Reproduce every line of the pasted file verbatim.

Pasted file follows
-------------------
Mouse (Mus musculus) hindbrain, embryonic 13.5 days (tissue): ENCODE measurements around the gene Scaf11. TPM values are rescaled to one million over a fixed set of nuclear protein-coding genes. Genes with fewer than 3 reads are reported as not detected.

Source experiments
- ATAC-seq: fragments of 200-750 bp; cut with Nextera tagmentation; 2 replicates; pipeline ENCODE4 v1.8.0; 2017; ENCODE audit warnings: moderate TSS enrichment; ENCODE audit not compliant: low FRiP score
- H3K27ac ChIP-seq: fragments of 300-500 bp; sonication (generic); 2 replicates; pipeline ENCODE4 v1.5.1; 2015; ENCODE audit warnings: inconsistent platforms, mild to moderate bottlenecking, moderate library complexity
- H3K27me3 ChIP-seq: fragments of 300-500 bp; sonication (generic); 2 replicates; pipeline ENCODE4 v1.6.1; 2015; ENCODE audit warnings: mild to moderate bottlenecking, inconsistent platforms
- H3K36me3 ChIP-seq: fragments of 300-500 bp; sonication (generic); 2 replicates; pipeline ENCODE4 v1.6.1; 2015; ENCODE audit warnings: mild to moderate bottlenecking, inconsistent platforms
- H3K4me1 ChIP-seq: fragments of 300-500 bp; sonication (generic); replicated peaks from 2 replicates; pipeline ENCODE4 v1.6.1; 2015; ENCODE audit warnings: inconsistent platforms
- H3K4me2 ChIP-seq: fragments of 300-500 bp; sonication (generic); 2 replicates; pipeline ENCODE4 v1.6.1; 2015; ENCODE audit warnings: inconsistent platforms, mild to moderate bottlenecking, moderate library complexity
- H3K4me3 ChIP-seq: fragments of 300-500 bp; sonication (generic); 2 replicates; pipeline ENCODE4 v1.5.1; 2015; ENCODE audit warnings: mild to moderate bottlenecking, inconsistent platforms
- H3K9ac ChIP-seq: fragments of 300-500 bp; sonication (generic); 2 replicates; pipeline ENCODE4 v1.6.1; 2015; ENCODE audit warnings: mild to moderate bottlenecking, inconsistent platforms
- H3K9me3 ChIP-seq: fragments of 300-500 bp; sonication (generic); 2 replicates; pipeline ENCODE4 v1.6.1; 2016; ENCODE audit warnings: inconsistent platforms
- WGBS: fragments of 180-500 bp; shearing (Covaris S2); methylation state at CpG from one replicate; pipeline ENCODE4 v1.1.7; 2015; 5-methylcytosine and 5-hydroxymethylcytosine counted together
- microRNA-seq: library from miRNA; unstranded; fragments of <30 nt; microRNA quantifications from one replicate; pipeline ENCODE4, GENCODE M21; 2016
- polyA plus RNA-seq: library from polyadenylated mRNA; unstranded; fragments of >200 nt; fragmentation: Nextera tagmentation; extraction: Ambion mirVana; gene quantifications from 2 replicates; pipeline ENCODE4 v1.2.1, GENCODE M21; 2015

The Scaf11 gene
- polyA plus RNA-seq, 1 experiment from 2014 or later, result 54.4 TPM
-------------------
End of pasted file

Mouse (Mus musculus) hindbrain, embryonic 13.5 days (tissue): ENCODE measurements around the gene Scaf11. TPM values are rescaled to one million over a fixed set of nuclear protein-coding genes. Genes with fewer than 3 reads are reported as not detected.

Source experiments
- ATAC-seq: fragments of 200-750 bp; cut with Nextera tagmentation; 2 replicates; pipeline ENCODE4 v1.8.0; 2017; ENCODE audit warnings: moderate TSS enrichment; ENCODE audit not compliant: low FRiP score
- H3K27ac ChIP-seq: fragments of 300-500 bp; sonication (generic); 2 replicates; pipeline ENCODE4 v1.5.1; 2015; ENCODE audit warnings: inconsistent platforms, mild to moderate bottlenecking, moderate library complexity
- H3K27me3 ChIP-seq: fragments of 300-500 bp; sonication (generic); 2 replicates; pipeline ENCODE4 v1.6.1; 2015; ENCODE audit warnings: mild to moderate bottlenecking, inconsistent platforms
- H3K36me3 ChIP-seq: fragments of 300-500 bp; sonication (generic); 2 replicates; pipeline ENCODE4 v1.6.1; 2015; ENCODE audit warnings: mild to moderate bottlenecking, inconsistent platforms
- H3K4me1 ChIP-seq: fragments of 300-500 bp; sonication (generic); replicated peaks from 2 replicates; pipeline ENCODE4 v1.6.1; 2015; ENCODE audit warnings: inconsistent platforms
- H3K4me2 ChIP-seq: fragments of 300-500 bp; sonication (generic); 2 replicates; pipeline ENCODE4 v1.6.1; 2015; ENCODE audit warnings: inconsistent platforms, mild to moderate bottlenecking, moderate library complexity
- H3K4me3 ChIP-seq: fragments of 300-500 bp; sonication (generic); 2 replicates; pipeline ENCODE4 v1.5.1; 2015; ENCODE audit warnings: mild to moderate bottlenecking, inconsistent platforms
- H3K9ac ChIP-seq: fragments of 300-500 bp; sonication (generic); 2 replicates; pipeline ENCODE4 v1.6.1; 2015; ENCODE audit warnings: mild to moderate bottlenecking, inconsistent platforms
- H3K9me3 ChIP-seq: fragments of 300-500 bp; sonication (generic); 2 replicates; pipeline ENCODE4 v1.6.1; 2016; ENCODE audit warnings: inconsistent platforms
- WGBS: fragments of 180-500 bp; shearing (Covaris S2); methylation state at CpG from one replicate; pipeline ENCODE4 v1.1.7; 2015; 5-methylcytosine and 5-hydroxymethylcytosine counted together
- microRNA-seq: library from miRNA; unstranded; fragments of <30 nt; microRNA quantifications from one replicate; pipeline ENCODE4, GENCODE M21; 2016
- polyA plus RNA-seq: library from polyadenylated mRNA; unstranded; fragments of >200 nt; fragmentation: Nextera tagmentation; extraction: Ambion mirVana; gene quantifications from 2 replicates; pipeline ENCODE4 v1.2.1, GENCODE M21; 2015

The Scaf11 gene
- polyA plus RNA-seq, 1 experiment from 2014 or later, result 54.4 TPM